Not going to happen, say the Turks. Pakistanis have said anything yet. U.S., certainly no. So we have a crucial and enlarging, it seems over the past week or so, security situation. And the acceleration of the handover is designed to wrong foot those insurgents who could well have been planning to grandstand on this day of sovereignty turnover with some sort of horrific attack against civilians, against the coalition, or against the nascent Iraqi security forces -- Tony.

GORANI: Brent, this is Hala. How do average Iraqis view this interim government? Do they believe it's their legitimate representative? Or do they feel that it's a puppet of the Americans?

SADLER: Well, let's look at what the insurgents feel, first of all. Certainly they believe this is a made in America government, that it was made up primarily of the interim government that dissolved some weeks ago, and that these really are very close to the way that the Americans think. This new government has, in the eyes of many Iraqis, to be able to be seen, to be standing on its own two feet.

Now how do they do that given the fact -- without the full support of the U.S.-led coalition? You know, the security issue is just too great for them to handle on their own. So we're going to have to look at whether or not they decide to move forward with some sort of emergency laws. That has been touted over the past couple of days in certain hotspots where there is high insurgent activity.

And in terms of other Iraqis, how they feel, there's no doubt about it that Iraqis want to see Iraqis governing themselves. Most Iraqis do not want to be occupied by a United States-led coalition. They want the occupation over immediately. They wanted it over before, long ago. Now their government has effective sovereign control. That is important to Iraqis.

But what does that give them in terms of security of life, security of essential services like power and water? What's going to happen? There is still a big void out there. Iraqis know it and they will want to see how this partnership is going to work out between the new sovereign authorities and the support structure, the support nature of the U.S.-led coalition. And it's too early to say, yet, how that is going to come together.

GORANI: Brent Sadler, reporting live from Baghdad. And we'll be going back to Christiane and Brent in a few minutes. For now though ...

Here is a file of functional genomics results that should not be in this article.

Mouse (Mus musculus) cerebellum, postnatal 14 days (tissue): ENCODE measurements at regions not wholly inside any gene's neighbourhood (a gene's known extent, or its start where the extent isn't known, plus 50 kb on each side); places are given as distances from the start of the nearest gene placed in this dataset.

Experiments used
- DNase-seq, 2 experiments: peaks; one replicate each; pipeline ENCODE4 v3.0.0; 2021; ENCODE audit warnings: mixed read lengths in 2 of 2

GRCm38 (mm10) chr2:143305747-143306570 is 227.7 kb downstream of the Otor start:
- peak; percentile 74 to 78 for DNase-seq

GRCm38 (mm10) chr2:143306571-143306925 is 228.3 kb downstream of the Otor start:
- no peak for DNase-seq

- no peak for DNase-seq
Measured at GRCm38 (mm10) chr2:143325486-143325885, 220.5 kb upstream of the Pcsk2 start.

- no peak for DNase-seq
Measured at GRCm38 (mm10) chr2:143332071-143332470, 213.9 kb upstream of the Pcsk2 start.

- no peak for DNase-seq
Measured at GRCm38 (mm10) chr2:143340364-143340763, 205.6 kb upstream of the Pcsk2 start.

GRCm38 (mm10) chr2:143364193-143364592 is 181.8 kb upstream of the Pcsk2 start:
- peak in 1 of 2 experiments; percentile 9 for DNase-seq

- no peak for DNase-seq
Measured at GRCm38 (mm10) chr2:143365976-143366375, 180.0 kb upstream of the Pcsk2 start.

CAMPION: Let us go to Istanbul where European Political Editor Robin Oakley is at the NATO summit from which this news originally came, or started to come out. Robin, is there a sense, do you think, in which this, today's news, assists Iraq's delegation at this summit in the quest that it was essentially there for in the first place, the request for training for equipment? Iraqi is now, after all, nominally, ultimately in control of its own security. ROBIN OAKLEY, CNN EUROPEAN POLITICAL EDITOR: Well, indeed, Tony. And I think this will give an added sense of urgency to the NATO deliberations about precisely what degree of training help they give to the Iraqi authorities. They're not going to put in ground forces to help with the containment of insurgency or anything like that because France and Germany, for example, have made it clear that they're not willing to put their troops into Iraq.

But the NATO leaders are expected to offer help with training. The news from Baghdad today, the news that the interim government is going to take over power today rather than on June 30, on Wednesday, I think will give an added sense of importance to the occasion.

It will help the NATO leaders to realize that if they are to achieve their common objective, which they acknowledge, of getting a more peaceful Iraq, being in the interests of everybody, then they've got to do as much as they possibly can to help.

So I think it will be a useful reminder to them in that sense. It very much puts Iraq slap back on top of the agenda here because there are other questions they've got to address, like NATO's comparative failings so far in Afghanistan.

But this will emphasize that the interim government is -- has taken over, is calling the shots, is forming its own strategy to deal with insurgency, and this move forward to try and counter, perhaps, any terrorist spectacular on the original date of handover will, undoubtedly, get the NATO leaders thinking about what they can really do to help -- Tony.